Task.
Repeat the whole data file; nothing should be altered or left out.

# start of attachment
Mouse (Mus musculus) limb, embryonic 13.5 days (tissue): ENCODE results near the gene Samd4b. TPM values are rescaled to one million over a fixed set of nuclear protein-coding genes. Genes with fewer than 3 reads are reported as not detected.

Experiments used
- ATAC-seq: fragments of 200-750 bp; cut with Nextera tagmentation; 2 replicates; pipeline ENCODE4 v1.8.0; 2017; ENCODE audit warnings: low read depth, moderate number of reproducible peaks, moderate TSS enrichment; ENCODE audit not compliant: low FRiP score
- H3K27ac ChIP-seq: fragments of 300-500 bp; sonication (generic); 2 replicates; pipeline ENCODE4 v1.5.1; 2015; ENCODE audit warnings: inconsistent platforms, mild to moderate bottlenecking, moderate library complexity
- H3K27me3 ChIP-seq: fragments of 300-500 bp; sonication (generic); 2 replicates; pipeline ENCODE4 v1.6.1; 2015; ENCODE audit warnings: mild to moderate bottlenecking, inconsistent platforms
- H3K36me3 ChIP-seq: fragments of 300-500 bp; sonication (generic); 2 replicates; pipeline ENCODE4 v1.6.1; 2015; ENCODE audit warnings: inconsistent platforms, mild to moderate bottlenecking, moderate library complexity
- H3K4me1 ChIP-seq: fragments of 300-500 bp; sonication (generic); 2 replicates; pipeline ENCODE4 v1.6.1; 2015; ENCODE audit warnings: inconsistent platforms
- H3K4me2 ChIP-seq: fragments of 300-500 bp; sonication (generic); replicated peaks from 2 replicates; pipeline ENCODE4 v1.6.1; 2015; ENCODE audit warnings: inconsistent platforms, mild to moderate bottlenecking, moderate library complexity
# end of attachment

Mouse (Mus musculus) limb, embryonic 13.5 days (tissue): ENCODE results near the gene Samd4b. TPM values are rescaled to one million over a fixed set of nuclear protein-coding genes. Genes with fewer than 3 reads are reported as not detected.

Experiments used
- ATAC-seq: fragments of 200-750 bp; cut with Nextera tagmentation; 2 replicates; pipeline ENCODE4 v1.8.0; 2017; ENCODE audit warnings: low read depth, moderate number of reproducible peaks, moderate TSS enrichment; ENCODE audit not compliant: low FRiP score
- H3K27ac ChIP-seq: fragments of 300-500 bp; sonication (generic); 2 replicates; pipeline ENCODE4 v1.5.1; 2015; ENCODE audit warnings: inconsistent platforms, mild to moderate bottlenecking, moderate library complexity
- H3K27me3 ChIP-seq: fragments of 300-500 bp; sonication (generic); 2 replicates; pipeline ENCODE4 v1.6.1; 2015; ENCODE audit warnings: mild to moderate bottlenecking, inconsistent platforms
- H3K36me3 ChIP-seq: fragments of 300-500 bp; sonication (generic); 2 replicates; pipeline ENCODE4 v1.6.1; 2015; ENCODE audit warnings: inconsistent platforms, mild to moderate bottlenecking, moderate library complexity
- H3K4me1 ChIP-seq: fragments of 300-500 bp; sonication (generic); 2 replicates; pipeline ENCODE4 v1.6.1; 2015; ENCODE audit warnings: inconsistent platforms
- H3K4me2 ChIP-seq: fragments of 300-500 bp; sonication (generic); replicated peaks from 2 replicates; pipeline ENCODE4 v1.6.1; 2015; ENCODE audit warnings: inconsistent platforms, mild to moderate bottlenecking, moderate library complexity